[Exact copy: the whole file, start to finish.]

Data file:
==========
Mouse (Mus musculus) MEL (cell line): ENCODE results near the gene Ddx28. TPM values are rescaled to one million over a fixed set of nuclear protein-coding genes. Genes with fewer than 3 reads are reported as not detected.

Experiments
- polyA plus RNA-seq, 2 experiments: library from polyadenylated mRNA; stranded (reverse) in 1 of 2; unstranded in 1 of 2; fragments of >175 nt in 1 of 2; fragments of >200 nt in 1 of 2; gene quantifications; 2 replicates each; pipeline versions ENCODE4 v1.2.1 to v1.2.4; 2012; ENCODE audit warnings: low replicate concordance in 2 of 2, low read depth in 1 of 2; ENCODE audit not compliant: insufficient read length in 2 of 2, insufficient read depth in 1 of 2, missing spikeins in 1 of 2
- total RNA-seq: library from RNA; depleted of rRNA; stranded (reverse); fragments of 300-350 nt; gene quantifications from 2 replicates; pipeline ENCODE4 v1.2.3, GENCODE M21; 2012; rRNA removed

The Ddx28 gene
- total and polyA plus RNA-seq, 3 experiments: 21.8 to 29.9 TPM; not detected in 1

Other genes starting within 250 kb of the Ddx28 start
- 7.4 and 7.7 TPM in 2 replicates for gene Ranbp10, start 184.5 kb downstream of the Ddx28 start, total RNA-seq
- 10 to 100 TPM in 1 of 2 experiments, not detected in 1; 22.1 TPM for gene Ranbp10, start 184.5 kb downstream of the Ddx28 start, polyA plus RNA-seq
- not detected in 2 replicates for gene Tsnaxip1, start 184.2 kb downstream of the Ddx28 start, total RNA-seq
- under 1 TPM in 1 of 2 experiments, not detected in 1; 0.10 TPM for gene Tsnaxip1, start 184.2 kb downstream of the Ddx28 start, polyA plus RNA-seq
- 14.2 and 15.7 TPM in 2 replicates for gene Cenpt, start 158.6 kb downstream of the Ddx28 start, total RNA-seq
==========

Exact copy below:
Mouse (Mus musculus) MEL (cell line): ENCODE results near the gene Ddx28. TPM values are rescaled to one million over a fixed set of nuclear protein-coding genes. Genes with fewer than 3 reads are reported as not detected.

Experiments
- polyA plus RNA-seq, 2 experiments: library from polyadenylated mRNA; stranded (reverse) in 1 of 2; unstranded in 1 of 2; fragments of >175 nt in 1 of 2; fragments of >200 nt in 1 of 2; gene quantifications; 2 replicates each; pipeline versions ENCODE4 v1.2.1 to v1.2.4; 2012; ENCODE audit warnings: low replicate concordance in 2 of 2, low read depth in 1 of 2; ENCODE audit not compliant: insufficient read length in 2 of 2, insufficient read depth in 1 of 2, missing spikeins in 1 of 2
- total RNA-seq: library from RNA; depleted of rRNA; stranded (reverse); fragments of 300-350 nt; gene quantifications from 2 replicates; pipeline ENCODE4 v1.2.3, GENCODE M21; 2012; rRNA removed

The Ddx28 gene
- total and polyA plus RNA-seq, 3 experiments: 21.8 to 29.9 TPM; not detected in 1

Other genes starting within 250 kb of the Ddx28 start
- 7.4 and 7.7 TPM in 2 replicates for gene Ranbp10, start 184.5 kb downstream of the Ddx28 start, total RNA-seq
- 10 to 100 TPM in 1 of 2 experiments, not detected in 1; 22.1 TPM for gene Ranbp10, start 184.5 kb downstream of the Ddx28 start, polyA plus RNA-seq
- not detected in 2 replicates for gene Tsnaxip1, start 184.2 kb downstream of the Ddx28 start, total RNA-seq
- under 1 TPM in 1 of 2 experiments, not detected in 1; 0.10 TPM for gene Tsnaxip1, start 184.2 kb downstream of the Ddx28 start, polyA plus RNA-seq
- 14.2 and 15.7 TPM in 2 replicates for gene Cenpt, start 158.6 kb downstream of the Ddx28 start, total RNA-seq